I still don’t fully understand anxiety. It’s hard to tell what is anxiety and what is a bad, stressful day at work that takes its toll on me. It didn’t begin with a panic attack out of nowhere that would then make me realize there was a problem, it rather sort of snowballed over the last couple of years. But reflecting upon it and upon how it manifests itself and recalling past experiences, a lot of situations found an explanation, so it was comforting finally knowing what was wrong.

There are good days and there are bad days and usually I can tell the bad ones apart. But there are days when it comes out of nowhere, a sudden feeling of unease, aching stomach, sweaty palms and elevated heart rate that would then turn into nausea, chest pressure and sometimes pain and even outbursts of terror. The way anxiety manifests itself for me has a social tendency but it’s not limited to it. There are a number of other things that set me off, like certain noises, people shouting or arguing, hearing about tragedies, large crowds, the feeling of being left out or alone and so on.

Like any other person with anxiety, I tend to distance myself from situations that make me nervous. For instance, I am terrified of talking of talking on the phone with people I’ve never met before so I avoid that as much as possible. If I am in a place where there is a noise that bothers me (because for some reason I am more sensitive to noises more than to anything else), I try to leave. I also avoid being in large crowds, near very noisy people or in situations I can’t walk away from. But all these things become particular at one point.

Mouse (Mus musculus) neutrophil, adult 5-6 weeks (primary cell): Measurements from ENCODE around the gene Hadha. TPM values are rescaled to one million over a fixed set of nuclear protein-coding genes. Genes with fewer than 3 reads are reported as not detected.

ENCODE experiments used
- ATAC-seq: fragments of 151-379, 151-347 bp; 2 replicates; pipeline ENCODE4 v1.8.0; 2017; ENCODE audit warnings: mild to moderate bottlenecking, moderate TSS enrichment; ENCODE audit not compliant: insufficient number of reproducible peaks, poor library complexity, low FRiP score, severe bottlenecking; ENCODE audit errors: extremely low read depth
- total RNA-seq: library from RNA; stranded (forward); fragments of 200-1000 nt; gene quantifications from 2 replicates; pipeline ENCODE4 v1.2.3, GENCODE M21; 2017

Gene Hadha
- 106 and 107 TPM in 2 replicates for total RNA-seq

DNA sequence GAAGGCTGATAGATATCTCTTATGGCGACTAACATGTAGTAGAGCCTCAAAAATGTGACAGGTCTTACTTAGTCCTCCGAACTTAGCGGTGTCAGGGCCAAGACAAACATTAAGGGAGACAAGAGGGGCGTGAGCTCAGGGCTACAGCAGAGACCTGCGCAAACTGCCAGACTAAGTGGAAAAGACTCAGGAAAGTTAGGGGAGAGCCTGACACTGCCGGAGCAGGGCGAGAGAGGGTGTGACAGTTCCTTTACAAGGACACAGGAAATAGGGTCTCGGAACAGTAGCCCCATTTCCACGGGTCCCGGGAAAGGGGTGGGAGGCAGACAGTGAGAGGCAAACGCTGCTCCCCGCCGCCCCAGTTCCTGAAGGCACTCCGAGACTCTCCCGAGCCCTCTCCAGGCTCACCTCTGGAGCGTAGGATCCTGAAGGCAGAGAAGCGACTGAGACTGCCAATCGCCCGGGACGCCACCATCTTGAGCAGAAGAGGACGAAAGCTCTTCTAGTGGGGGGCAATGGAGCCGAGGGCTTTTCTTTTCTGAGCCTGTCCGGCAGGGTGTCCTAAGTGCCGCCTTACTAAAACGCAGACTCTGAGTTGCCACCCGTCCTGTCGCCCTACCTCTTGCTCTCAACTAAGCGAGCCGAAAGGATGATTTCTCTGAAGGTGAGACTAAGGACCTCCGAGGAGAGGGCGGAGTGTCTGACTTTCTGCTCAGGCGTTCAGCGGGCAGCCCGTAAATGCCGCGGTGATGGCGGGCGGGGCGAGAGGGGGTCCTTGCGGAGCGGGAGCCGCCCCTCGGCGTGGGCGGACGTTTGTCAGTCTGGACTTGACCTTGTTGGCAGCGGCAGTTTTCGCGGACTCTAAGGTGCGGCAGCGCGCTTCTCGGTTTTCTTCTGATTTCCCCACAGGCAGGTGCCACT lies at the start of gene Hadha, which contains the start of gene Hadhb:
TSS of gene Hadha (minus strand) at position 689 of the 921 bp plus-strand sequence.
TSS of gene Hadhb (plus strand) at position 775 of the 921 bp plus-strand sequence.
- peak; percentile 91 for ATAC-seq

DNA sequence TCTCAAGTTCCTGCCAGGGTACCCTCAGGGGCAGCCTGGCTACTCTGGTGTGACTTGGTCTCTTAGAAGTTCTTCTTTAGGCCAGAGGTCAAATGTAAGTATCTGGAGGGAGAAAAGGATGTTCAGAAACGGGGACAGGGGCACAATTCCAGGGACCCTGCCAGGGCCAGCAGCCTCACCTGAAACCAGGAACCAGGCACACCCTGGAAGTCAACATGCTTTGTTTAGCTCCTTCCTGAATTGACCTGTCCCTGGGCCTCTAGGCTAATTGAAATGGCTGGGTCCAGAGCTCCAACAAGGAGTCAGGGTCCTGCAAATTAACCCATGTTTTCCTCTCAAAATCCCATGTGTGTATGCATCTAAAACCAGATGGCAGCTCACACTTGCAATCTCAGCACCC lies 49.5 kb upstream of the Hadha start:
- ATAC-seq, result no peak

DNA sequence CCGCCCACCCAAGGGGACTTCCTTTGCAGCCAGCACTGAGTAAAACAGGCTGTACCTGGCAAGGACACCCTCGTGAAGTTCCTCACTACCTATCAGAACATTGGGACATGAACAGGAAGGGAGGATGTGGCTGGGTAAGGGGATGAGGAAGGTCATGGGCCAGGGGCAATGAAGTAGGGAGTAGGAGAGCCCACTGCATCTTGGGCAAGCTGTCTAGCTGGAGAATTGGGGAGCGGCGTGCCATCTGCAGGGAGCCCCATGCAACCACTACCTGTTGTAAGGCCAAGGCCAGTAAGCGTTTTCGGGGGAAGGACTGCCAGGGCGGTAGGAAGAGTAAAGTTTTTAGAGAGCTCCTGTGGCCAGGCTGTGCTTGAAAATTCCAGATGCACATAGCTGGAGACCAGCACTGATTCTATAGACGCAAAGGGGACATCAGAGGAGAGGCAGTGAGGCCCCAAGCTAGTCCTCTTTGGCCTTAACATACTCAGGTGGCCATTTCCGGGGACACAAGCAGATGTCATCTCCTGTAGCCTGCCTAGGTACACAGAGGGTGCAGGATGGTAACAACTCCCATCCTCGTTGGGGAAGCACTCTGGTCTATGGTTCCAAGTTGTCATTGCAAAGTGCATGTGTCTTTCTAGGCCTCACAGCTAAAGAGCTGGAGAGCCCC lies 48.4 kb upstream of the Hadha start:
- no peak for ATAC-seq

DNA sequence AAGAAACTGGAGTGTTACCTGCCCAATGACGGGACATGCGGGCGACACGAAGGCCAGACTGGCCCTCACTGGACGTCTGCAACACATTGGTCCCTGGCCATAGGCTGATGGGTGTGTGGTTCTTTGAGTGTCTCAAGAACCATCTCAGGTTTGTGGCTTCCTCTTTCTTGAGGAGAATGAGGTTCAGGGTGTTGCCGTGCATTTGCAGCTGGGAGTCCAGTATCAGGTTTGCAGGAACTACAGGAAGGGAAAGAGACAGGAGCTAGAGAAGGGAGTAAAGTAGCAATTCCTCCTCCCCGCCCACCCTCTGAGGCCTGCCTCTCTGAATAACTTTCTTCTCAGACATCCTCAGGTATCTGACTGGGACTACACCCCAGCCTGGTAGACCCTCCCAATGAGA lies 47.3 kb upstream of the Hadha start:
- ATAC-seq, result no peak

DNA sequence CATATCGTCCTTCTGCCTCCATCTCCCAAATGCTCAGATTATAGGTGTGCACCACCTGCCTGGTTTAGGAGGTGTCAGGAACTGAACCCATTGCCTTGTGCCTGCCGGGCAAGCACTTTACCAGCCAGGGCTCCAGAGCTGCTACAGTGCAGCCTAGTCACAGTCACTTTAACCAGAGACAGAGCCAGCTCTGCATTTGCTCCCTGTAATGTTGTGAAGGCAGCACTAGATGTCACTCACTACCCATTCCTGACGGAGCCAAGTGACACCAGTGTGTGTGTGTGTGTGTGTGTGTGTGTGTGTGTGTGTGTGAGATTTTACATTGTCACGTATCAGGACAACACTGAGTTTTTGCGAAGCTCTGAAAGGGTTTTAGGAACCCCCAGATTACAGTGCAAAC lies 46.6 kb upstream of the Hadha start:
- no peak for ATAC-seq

Yes, I avoid crowds but I like going to that coffee shop in the mall where there are usually a lot of people. And yes, I hate ordering food all by myself but if I know it’s so delicious that it’s worth making the extra effort, then I’ll do it. It makes me nervous being around angry, noisy people, people that are overly excited or over manifest themselves or just a lot of people in general but if they are fun to be around then I grow comfortable with it. And the examples can go on forever. It all depends on my overall mood, who I am with and how much I enjoy whatever it is I am doing.

The same way I can tolerate some things if I try hard enough, there are situations I simply can’t cope with. For instance driving. I failed my driver’s license exam because it wasn’t just a few mistakes, it was downright the most terrifying experience I’ve ever had. And while some will say not to give up and try again cause anyone can drive, well let me tell you: no, not everyone can drive and that is perfectly fine, stop trying to force your principle of “anyone can do it” on someone whose story you don’t even know.